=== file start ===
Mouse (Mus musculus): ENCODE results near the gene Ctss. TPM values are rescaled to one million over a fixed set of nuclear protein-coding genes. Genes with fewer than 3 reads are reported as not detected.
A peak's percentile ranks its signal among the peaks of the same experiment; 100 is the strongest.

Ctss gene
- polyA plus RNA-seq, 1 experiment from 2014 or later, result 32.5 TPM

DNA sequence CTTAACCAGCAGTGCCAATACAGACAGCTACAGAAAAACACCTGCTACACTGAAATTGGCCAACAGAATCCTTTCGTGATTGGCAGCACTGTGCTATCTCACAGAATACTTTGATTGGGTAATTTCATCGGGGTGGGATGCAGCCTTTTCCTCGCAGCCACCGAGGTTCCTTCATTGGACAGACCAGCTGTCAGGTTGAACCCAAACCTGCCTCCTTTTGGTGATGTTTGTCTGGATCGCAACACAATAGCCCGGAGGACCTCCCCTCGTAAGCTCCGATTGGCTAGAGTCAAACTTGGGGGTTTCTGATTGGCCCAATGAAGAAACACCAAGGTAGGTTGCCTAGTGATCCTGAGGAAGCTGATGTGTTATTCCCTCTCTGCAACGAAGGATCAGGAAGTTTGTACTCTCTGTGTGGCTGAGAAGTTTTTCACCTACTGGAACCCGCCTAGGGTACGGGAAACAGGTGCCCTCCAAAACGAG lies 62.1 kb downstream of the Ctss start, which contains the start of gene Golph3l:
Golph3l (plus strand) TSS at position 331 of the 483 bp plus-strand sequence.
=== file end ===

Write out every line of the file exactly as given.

Mouse (Mus musculus): ENCODE results near the gene Ctss. TPM values are rescaled to one million over a fixed set of nuclear protein-coding genes. Genes with fewer than 3 reads are reported as not detected.
A peak's percentile ranks its signal among the peaks of the same experiment; 100 is the strongest.

Ctss gene
- polyA plus RNA-seq, 1 experiment from 2014 or later, result 32.5 TPM

DNA sequence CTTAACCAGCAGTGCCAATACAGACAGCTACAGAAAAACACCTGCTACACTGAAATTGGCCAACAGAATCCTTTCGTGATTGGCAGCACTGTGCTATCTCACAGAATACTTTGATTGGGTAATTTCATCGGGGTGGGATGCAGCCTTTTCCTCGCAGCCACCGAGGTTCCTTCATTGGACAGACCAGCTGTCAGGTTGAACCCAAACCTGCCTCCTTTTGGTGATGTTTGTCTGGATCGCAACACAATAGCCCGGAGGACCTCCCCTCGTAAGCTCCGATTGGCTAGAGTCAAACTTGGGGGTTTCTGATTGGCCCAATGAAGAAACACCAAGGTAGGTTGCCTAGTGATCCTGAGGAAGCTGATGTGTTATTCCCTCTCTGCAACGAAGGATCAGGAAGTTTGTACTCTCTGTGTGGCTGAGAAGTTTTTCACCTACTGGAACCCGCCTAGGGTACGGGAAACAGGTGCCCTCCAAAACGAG lies 62.1 kb downstream of the Ctss start, which contains the start of gene Golph3l:
Golph3l (plus strand) TSS at position 331 of the 483 bp plus-strand sequence.